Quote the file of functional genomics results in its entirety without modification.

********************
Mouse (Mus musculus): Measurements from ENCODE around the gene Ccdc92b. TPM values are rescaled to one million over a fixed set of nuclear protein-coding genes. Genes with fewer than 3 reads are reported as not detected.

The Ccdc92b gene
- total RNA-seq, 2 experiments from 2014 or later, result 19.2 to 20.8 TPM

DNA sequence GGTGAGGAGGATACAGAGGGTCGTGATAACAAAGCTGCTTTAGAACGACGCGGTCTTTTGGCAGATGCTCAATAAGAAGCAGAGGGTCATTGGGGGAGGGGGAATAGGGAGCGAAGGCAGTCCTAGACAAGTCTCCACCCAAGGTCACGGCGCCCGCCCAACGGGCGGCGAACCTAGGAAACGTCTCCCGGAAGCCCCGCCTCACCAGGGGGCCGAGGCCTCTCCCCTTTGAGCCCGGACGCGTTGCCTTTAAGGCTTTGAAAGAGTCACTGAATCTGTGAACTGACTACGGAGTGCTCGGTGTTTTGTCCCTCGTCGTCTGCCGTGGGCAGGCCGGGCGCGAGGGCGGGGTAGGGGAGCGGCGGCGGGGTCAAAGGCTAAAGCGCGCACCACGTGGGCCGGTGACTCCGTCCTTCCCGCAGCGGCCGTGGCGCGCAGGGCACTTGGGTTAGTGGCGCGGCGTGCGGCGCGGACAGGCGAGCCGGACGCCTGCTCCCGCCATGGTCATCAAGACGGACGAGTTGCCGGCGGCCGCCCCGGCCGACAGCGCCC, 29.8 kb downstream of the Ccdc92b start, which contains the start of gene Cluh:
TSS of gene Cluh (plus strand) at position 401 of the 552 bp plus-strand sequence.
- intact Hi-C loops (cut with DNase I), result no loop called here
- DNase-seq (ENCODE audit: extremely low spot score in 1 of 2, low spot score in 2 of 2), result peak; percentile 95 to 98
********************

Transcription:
Mouse (Mus musculus): Measurements from ENCODE around the gene Ccdc92b. TPM values are rescaled to one million over a fixed set of nuclear protein-coding genes. Genes with fewer than 3 reads are reported as not detected.

The Ccdc92b gene
- total RNA-seq, 2 experiments from 2014 or later, result 19.2 to 20.8 TPM

DNA sequence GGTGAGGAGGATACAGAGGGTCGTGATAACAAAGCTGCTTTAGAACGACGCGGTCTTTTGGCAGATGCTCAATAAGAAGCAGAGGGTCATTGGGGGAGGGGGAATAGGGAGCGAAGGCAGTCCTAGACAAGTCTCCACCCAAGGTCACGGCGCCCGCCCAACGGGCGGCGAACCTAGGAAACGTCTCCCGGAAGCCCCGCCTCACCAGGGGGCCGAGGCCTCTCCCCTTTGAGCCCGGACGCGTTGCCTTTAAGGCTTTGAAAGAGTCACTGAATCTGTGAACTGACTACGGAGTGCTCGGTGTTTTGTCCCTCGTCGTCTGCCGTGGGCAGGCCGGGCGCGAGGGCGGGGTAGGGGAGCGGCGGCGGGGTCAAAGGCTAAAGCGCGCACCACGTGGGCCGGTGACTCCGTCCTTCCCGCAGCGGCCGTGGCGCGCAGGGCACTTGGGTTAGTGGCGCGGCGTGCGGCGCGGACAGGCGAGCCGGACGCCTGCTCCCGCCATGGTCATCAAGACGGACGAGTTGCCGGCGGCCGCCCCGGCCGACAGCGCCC, 29.8 kb downstream of the Ccdc92b start, which contains the start of gene Cluh:
TSS of gene Cluh (plus strand) at position 401 of the 552 bp plus-strand sequence.
- intact Hi-C loops (cut with DNase I), result no loop called here
- DNase-seq (ENCODE audit: extremely low spot score in 1 of 2, low spot score in 2 of 2), result peak; percentile 95 to 98